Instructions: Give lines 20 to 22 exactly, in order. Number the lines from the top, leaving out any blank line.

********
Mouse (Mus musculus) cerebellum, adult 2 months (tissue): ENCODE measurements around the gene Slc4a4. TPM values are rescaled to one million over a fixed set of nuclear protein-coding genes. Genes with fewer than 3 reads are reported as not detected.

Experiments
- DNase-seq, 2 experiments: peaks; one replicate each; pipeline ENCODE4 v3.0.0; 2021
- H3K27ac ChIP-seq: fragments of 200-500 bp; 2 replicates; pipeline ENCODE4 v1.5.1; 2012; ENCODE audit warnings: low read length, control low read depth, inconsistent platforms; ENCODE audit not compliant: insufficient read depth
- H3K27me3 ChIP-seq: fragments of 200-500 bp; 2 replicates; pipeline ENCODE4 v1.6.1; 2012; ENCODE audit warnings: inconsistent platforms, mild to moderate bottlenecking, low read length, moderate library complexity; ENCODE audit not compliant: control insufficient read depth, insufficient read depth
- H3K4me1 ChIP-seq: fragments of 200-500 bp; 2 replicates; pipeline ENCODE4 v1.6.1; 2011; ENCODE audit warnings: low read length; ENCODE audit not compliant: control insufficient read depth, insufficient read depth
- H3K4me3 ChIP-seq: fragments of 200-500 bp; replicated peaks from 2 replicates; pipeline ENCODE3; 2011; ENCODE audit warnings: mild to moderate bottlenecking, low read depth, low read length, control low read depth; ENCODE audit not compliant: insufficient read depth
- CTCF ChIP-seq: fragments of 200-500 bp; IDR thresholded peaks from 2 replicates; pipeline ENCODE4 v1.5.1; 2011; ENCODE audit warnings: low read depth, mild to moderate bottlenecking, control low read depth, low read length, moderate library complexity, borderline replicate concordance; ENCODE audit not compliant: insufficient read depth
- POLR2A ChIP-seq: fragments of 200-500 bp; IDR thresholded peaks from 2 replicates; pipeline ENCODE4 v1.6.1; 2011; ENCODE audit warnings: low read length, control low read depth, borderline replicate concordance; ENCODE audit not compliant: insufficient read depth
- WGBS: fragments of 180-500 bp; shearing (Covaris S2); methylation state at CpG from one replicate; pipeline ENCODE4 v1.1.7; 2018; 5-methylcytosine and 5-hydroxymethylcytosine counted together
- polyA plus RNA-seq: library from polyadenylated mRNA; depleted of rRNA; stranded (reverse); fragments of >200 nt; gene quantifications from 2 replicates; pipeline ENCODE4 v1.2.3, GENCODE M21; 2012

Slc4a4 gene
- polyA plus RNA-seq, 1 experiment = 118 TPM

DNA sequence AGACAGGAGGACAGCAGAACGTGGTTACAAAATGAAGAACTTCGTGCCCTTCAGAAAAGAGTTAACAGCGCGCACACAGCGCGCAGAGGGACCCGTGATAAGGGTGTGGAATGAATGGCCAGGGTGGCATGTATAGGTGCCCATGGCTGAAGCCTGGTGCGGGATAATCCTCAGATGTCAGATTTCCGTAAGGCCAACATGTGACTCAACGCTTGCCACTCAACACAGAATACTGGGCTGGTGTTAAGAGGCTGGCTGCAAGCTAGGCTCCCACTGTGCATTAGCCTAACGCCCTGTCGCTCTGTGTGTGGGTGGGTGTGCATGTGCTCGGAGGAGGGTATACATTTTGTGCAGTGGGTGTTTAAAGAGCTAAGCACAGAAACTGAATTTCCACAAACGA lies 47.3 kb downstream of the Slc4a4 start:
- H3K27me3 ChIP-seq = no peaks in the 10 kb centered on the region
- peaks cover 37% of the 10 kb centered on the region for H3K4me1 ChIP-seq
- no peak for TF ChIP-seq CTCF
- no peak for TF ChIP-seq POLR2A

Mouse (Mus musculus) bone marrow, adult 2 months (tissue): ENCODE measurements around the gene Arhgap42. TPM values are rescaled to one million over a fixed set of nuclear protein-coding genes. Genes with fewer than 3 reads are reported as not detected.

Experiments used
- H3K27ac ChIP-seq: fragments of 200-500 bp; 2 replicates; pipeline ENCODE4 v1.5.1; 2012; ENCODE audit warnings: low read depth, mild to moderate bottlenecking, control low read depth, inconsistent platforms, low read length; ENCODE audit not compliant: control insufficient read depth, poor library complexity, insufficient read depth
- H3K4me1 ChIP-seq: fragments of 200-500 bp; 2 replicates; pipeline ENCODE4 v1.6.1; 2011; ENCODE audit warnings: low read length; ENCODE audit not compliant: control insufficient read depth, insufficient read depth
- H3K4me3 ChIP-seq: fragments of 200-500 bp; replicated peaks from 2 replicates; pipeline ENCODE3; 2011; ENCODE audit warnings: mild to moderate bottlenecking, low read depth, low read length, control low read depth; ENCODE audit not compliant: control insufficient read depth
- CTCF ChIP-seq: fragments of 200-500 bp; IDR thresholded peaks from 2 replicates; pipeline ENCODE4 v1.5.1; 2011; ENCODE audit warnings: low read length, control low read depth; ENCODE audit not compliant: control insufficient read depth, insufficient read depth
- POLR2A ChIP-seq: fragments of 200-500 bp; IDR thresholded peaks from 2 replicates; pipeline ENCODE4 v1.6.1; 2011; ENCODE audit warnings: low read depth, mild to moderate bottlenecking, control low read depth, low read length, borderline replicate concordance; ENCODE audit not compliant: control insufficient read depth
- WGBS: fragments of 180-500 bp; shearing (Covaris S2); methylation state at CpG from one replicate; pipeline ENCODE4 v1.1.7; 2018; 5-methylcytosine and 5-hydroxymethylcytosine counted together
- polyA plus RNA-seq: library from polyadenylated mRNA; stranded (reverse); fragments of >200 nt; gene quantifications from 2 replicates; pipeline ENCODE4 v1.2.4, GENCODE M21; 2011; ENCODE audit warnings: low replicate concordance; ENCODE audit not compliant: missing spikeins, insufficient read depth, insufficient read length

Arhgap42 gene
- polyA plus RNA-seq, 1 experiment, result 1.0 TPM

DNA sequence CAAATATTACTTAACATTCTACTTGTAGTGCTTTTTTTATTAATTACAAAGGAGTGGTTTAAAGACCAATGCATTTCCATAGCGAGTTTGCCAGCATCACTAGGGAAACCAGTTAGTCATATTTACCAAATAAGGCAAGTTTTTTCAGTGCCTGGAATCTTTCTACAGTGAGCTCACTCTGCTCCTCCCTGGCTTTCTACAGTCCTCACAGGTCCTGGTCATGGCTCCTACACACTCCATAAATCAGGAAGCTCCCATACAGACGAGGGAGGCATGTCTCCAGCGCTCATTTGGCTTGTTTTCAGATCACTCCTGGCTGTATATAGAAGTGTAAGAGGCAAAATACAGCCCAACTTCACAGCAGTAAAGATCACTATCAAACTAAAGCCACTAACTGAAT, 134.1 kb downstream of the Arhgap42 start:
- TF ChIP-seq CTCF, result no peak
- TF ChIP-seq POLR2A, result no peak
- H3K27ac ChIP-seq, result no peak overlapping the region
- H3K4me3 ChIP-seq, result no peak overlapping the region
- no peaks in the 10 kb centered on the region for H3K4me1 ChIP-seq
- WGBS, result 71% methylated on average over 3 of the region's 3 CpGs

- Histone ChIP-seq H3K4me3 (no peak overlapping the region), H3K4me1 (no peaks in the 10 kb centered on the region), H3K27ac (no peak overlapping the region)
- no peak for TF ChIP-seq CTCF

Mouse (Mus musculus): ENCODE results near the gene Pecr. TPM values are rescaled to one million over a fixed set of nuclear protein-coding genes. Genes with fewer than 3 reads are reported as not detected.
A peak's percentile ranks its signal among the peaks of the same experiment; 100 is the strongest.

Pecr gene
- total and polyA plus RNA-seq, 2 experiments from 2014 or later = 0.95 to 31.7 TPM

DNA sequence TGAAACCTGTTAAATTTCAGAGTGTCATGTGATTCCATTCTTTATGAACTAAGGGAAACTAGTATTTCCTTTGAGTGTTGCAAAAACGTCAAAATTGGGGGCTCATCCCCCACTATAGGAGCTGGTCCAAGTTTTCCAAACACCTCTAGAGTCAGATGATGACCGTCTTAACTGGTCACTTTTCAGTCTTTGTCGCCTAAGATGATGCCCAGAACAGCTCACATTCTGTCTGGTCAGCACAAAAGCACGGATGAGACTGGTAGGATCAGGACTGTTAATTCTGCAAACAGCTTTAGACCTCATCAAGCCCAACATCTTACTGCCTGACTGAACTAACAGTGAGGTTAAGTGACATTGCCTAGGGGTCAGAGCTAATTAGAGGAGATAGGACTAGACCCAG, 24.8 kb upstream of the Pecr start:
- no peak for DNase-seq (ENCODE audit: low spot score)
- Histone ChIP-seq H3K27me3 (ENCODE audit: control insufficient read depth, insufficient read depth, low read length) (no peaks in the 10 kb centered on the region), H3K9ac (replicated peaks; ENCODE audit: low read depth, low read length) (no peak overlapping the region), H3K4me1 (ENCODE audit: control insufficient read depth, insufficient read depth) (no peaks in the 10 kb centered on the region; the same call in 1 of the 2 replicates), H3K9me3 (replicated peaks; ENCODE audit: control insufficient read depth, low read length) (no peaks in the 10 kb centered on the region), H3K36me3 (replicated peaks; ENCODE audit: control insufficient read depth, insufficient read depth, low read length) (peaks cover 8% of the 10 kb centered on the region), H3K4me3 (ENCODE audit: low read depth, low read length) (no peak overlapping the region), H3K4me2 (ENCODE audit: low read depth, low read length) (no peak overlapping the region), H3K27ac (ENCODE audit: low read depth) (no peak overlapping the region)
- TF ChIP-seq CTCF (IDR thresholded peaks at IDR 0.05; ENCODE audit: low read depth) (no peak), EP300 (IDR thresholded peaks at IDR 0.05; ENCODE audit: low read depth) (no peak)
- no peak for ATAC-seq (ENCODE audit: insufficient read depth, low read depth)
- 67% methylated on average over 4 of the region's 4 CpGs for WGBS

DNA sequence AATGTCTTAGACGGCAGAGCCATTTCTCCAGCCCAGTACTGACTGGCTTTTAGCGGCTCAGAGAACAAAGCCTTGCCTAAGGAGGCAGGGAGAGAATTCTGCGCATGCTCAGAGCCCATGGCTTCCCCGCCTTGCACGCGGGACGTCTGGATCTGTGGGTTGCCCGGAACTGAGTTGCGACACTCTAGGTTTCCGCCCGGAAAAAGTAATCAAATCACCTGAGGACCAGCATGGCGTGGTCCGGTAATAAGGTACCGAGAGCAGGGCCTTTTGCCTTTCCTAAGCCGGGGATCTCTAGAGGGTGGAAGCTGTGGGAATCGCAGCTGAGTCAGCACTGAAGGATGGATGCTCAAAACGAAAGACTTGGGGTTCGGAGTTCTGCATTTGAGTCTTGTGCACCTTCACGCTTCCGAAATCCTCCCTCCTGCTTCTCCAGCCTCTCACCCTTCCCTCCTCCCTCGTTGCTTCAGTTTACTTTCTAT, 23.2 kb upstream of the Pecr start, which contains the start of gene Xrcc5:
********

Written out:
Experiments used
- H3K27ac ChIP-seq: fragments of 200-500 bp; 2 replicates; pipeline ENCODE4 v1.5.1; 2012; ENCODE audit warnings: low read depth, mild to moderate bottlenecking, control low read depth, inconsistent platforms, low read length; ENCODE audit not compliant: control insufficient read depth, poor library complexity, insufficient read depth
- H3K4me1 ChIP-seq: fragments of 200-500 bp; 2 replicates; pipeline ENCODE4 v1.6.1; 2011; ENCODE audit warnings: low read length; ENCODE audit not compliant: control insufficient read depth, insufficient read depth